Our Shared Heritage: bringing Cypriots across borders through cultural heritage

Messages from Agios Afksentios - Our Shared Heritage #3

Conservation projects across the island, led by the Technical Committee on Cultural Heritage, with EU and UNDP support, are not only re-establishing community links between villages and their former residents, but also encouraging cross-community exchanges.This is perhaps most evident in the journey of Ismail and Christina, whose stories has become linked following the restoration of the church of their village.

Christina Pavlou Solomi Patsia is a former Greek Cypriot resident of the Komi Kebir/Buyukkonuk village, where UNDP recently finished restoring the Agios Afksentios Church.

As a child, she lived close to the church. “We used to play in the church yard when we were young; we spent most of our time here. When I come back here now, it feels like I am 13 again.”

Despite having lived most of her life in Limassol, Christina still feels strongly attached to her village. She has come back many times, even before the conservation works started. 

Before the church was restored, however, she had difficulties convincing some of her friends, also former residents, to join her in her daytrips to the village. “The restoration of the church was a turning point,” she tells us. “The ones who came told me: Christina, we were scared to come, but the repair of the church felt like an invitation.”

The conservation, supported by EU funds, was completed in June 2015, and its completion was celebrated in the presence of both the Orthodox Bishop of Karpasia Christophoros and Imam Fahretin Ogdo.

Highlights

  • Since 2012 approximately €8.1 Million of European Union funds have been provided by the European Commission through UNDP to implement the priorities of the Technical Committee on Cultural Heritage for the preservation of the island-wide cultural heritage in Cyprus.
  • UNDP has helped the Technical Committee on Cultural Heritage to protect 13 heritage sites islandwide
  • 4 sites are currently undergoing restoration, with another 20 under study to benefit from similar interventions in the near future (September 2016)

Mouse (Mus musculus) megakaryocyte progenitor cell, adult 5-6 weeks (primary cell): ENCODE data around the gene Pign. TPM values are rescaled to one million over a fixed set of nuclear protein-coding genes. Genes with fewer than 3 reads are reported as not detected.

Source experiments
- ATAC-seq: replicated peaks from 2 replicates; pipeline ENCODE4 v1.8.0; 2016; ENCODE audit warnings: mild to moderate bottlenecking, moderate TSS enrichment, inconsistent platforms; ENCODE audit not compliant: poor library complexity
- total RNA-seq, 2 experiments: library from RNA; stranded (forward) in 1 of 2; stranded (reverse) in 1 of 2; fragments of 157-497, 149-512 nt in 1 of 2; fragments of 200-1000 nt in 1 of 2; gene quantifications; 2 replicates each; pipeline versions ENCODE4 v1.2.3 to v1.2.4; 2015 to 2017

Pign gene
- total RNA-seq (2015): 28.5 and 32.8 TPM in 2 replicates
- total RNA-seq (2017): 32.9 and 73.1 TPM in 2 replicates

Conservation projects across the island, led by the Technical Committee on Cultural Heritage, are not only re-establishing community links between villages and their former residents, but also encouraging cross-community exchanges.

This is perhaps most evident in the journey of Ismail Cemal, a Turkish Cypriot, whose story has become linked to Christina’s following the restoration.

Ismail, originally from Paphos, relocated from south to north during the same period, and has been living in Komi Kebir/Buyukkonuk ever since.

Ismail and his wife Louise are well-known figures across the island. They have been pioneers in turning their village one of the first eco-villages in Cyprus. Their house happened to be just beside the church – and opposite to where Christina’s used to be.

Because my house is close by, I volunteered to keep the keys, so that when visitors or friends from south come, I can open and close it for them,” Ismail says. 

Christina and Ismail have since become friends. “On the side of the iero (the sacred space in the church) there used to be a large almond tree many years old,” explains Christina. “We always said it was the Saint’s almond tree because the legend goes that Agios Afksentios once tied his horse on it when he came to visit. The tree has since died, but with Ismail’s help we planted a new one there and I hope it reaches the height of the other and stays for many years.” 

The Technical Committee on Cultural Heritage is a bi-communal network of heritage experts from the Greek Cypriot and Turkish Cypriot communities. They were appointed by the respective community leaders to help rebuild peace and trust on the island through heritage conservation initiatives. 

Working with the bi-communal team, UNDP has helped to protect 13 heritage sites islandwide. Four are currently undergoing restoration, with another 20 under study to benefit from similar interventions in the near future.

In the end, the work of the Technical Committee on Cultural Heritage is not only about stones and buildings. It is really about people, and their stories, and their capacity to translate it into new encounters and friendships.